In this guest post, Ecuador volunteer Gordon Smith takes us along on his step-by-step discovery of service abroad with preschool children and their teachers in our partner community. Secure as a father and grandfather, he knew he’d relate well to small children – even if they spoke a different language from him. In surrendering to his “inner child,” he models the delight of unselfish service! Read on and see if this is the type of volunteer abroad experience you seek!
By Gordon Smith
Volunteer travel is new to me and – it turns out – very rewarding. It felt good to serve by assisting with childcare and teaching conversational English classes in Calderón, Ecuador. Now with this happy experience behind me, I have booked two more trips with Global Volunteers. I’ve decided when I go to Tanzania for three weeks, I want to work with preschool children again. Here’s how my first program – and my future of service – unfolded:
Becoming a Team
On Saturday, July 6, 2019, I arrived at the Mariscal Sucre International Airport outside Quito, Ecuador, where a van picked up two other volunteers and myself and transported us to the Sandmelis Hotel. Our hotel “home” in Quito provided excellent rooms, free Wi-Fi, delicious food, and great service. We settled in and got acquainted with the rest of our team. The next day, Sunday, was devoted to orientation. There was a lot of information to cover before we started our work assignments on Monday. Our group of 15 volunteers with Maggie as our Team Leader was Team #183 to Ecuador, a vital link in a long chain of volunteers dating back to 1996, when the Global Volunteers program in Ecuador was started. At orientation, we learned that about half of our team would work on labor projects at the children’s center and the other half would assist teachers with the children. Having been a father to three sons and a daughter, and a grandfather to four grandsons and four granddaughters, I decided to work with the preschool children.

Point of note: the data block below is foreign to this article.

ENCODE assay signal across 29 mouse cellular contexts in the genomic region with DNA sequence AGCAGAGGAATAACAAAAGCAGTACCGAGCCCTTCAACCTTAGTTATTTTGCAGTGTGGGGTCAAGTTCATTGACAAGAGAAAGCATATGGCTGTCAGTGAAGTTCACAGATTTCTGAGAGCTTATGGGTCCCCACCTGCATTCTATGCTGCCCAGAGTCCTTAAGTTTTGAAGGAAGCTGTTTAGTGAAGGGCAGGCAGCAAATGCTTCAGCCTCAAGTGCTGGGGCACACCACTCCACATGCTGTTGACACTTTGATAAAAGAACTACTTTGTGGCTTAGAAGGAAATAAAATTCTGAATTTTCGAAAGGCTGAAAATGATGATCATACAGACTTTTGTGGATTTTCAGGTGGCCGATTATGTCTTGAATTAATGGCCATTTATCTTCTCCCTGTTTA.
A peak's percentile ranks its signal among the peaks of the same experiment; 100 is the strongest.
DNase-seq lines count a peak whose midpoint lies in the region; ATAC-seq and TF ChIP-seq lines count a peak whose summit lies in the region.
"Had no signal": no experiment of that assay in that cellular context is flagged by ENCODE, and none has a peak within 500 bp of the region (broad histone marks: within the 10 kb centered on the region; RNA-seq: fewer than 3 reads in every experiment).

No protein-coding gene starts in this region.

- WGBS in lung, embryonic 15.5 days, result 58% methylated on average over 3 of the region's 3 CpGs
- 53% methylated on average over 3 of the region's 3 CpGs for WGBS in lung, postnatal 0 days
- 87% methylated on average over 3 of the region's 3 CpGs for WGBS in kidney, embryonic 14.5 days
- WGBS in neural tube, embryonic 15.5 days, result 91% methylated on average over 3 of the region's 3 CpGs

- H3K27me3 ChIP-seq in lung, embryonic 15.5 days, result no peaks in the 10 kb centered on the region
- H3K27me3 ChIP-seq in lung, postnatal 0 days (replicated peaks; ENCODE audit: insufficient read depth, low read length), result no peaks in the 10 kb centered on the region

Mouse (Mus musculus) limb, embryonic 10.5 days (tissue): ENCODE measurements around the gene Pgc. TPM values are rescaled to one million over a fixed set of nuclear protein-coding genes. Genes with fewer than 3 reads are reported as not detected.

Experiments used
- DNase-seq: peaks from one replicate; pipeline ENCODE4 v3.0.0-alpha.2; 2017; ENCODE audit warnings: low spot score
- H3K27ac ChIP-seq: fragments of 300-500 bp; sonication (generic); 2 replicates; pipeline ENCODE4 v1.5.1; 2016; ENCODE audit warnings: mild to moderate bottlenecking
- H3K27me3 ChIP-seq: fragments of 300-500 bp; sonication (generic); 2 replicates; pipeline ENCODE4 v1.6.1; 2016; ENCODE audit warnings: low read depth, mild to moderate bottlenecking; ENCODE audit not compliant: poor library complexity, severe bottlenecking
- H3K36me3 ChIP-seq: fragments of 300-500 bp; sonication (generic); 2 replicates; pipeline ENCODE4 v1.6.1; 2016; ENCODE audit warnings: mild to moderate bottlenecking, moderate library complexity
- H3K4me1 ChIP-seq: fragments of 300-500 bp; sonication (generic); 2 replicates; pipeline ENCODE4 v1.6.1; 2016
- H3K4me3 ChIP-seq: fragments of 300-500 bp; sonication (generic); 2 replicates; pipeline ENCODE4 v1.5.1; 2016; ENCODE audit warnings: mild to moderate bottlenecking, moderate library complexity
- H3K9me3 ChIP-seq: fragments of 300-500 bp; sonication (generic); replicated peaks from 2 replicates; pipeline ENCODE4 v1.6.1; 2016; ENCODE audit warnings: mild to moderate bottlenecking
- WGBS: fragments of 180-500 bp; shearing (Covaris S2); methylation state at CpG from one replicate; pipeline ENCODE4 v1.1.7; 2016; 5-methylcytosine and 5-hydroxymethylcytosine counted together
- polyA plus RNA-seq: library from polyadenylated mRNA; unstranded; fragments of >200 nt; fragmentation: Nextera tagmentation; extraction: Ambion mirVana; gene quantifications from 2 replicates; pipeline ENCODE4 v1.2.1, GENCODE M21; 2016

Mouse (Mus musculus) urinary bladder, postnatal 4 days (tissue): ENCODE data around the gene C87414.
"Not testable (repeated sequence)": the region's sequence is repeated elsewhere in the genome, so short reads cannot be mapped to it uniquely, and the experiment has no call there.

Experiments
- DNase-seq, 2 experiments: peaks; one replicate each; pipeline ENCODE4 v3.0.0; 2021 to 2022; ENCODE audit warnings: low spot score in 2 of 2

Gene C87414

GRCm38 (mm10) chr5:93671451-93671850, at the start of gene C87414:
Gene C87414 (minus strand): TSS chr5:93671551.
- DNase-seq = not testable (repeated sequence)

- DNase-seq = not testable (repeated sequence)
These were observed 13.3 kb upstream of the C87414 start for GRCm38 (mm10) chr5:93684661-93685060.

An Organized Work Schedule
Each morning after breakfast, we had our volunteer meeting for that day. The day’s activities were covered, as well as an inspirational message from a volunteer, and a report on the previous day’s activities from another volunteer. We then took two mini buses for the half-hour trip to Calderón, where the FUNDAC early childhood development centers are located. We worked in Center Number 1 in the center of Calderón. Center Number 2 was located in a more rural area on the outskirts of Calderón. The classes are divided into three different age groups: one-year-olds, two-year-olds, and three-year-olds. Children who reach the age of four graduate from the center and go on to a government preschool program.
Each day for two weeks, I worked with a teacher named Ruby and her raucous class of three-year-old girls and boys. To be honest, I was concerned if I would be able to keep up with the kids, since I am retired and 70 years old. But it really was no problem! Ruby and I worked together for two weeks teaching the kids lessons, helping with their meals and snacks, playing games, and singing and dancing together. The children were also able to learn some English words from me. The children were also taught proper hygiene by brushing their teeth and washing their hands with soap and water. For fun, I taught the kids in our class and other classes the electric finger game. In this game, when the child and I touch our forefingers together, I make a sound like electricity and jump around like I have been shocked. (The kids really loved this game!) Fortunately, I had some practice with the electric finger game with my own grandchildren. Spending time with these young children each workday was a true joy for me.